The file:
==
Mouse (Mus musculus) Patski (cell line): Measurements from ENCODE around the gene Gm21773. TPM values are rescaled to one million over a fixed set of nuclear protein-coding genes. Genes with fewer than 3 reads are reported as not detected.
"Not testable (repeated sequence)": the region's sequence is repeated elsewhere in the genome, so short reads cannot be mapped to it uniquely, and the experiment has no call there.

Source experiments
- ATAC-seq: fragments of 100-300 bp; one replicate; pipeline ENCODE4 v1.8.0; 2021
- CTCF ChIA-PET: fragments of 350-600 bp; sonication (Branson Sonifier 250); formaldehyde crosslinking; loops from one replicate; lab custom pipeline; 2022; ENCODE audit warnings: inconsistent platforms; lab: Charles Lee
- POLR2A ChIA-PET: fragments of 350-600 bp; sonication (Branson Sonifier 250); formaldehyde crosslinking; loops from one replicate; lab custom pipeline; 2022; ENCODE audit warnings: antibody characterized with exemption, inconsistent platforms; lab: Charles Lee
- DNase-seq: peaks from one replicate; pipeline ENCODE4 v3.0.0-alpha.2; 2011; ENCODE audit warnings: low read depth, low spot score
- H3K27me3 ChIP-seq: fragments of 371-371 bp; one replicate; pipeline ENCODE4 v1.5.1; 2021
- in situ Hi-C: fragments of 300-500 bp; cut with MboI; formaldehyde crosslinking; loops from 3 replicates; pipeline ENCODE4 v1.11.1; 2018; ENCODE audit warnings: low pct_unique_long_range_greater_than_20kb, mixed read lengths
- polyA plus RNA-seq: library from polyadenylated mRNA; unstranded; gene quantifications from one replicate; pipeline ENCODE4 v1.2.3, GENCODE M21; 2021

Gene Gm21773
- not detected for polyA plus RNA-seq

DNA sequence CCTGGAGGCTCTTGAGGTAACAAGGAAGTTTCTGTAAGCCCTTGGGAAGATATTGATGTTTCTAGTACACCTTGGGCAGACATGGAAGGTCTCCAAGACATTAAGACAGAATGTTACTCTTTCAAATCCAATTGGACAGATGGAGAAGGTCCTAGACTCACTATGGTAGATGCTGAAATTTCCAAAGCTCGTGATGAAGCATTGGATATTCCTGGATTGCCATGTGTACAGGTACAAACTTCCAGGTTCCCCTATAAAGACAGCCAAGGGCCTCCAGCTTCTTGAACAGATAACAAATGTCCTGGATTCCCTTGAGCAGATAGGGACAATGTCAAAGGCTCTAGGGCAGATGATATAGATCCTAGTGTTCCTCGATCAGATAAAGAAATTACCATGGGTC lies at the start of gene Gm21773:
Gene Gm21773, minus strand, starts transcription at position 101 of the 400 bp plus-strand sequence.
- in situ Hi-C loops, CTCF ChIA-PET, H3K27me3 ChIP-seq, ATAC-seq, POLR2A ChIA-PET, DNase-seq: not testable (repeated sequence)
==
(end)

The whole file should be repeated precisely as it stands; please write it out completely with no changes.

Mouse (Mus musculus) Patski (cell line): Measurements from ENCODE around the gene Gm21773. TPM values are rescaled to one million over a fixed set of nuclear protein-coding genes. Genes with fewer than 3 reads are reported as not detected.
"Not testable (repeated sequence)": the region's sequence is repeated elsewhere in the genome, so short reads cannot be mapped to it uniquely, and the experiment has no call there.

Source experiments
- ATAC-seq: fragments of 100-300 bp; one replicate; pipeline ENCODE4 v1.8.0; 2021
- CTCF ChIA-PET: fragments of 350-600 bp; sonication (Branson Sonifier 250); formaldehyde crosslinking; loops from one replicate; lab custom pipeline; 2022; ENCODE audit warnings: inconsistent platforms; lab: Charles Lee
- POLR2A ChIA-PET: fragments of 350-600 bp; sonication (Branson Sonifier 250); formaldehyde crosslinking; loops from one replicate; lab custom pipeline; 2022; ENCODE audit warnings: antibody characterized with exemption, inconsistent platforms; lab: Charles Lee
- DNase-seq: peaks from one replicate; pipeline ENCODE4 v3.0.0-alpha.2; 2011; ENCODE audit warnings: low read depth, low spot score
- H3K27me3 ChIP-seq: fragments of 371-371 bp; one replicate; pipeline ENCODE4 v1.5.1; 2021
- in situ Hi-C: fragments of 300-500 bp; cut with MboI; formaldehyde crosslinking; loops from 3 replicates; pipeline ENCODE4 v1.11.1; 2018; ENCODE audit warnings: low pct_unique_long_range_greater_than_20kb, mixed read lengths
- polyA plus RNA-seq: library from polyadenylated mRNA; unstranded; gene quantifications from one replicate; pipeline ENCODE4 v1.2.3, GENCODE M21; 2021

Gene Gm21773
- not detected for polyA plus RNA-seq

DNA sequence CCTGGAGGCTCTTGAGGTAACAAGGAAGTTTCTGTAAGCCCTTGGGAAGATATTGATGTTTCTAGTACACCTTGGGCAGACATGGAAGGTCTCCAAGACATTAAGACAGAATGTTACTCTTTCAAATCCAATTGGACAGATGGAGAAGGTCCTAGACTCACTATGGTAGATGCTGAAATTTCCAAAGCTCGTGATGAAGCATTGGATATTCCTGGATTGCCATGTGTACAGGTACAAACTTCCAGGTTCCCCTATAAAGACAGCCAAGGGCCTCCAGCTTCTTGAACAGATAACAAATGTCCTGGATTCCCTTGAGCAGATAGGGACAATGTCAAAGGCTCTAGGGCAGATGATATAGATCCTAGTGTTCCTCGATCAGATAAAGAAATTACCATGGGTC lies at the start of gene Gm21773:
Gene Gm21773, minus strand, starts transcription at position 101 of the 400 bp plus-strand sequence.
- in situ Hi-C loops, CTCF ChIA-PET, H3K27me3 ChIP-seq, ATAC-seq, POLR2A ChIA-PET, DNase-seq: not testable (repeated sequence)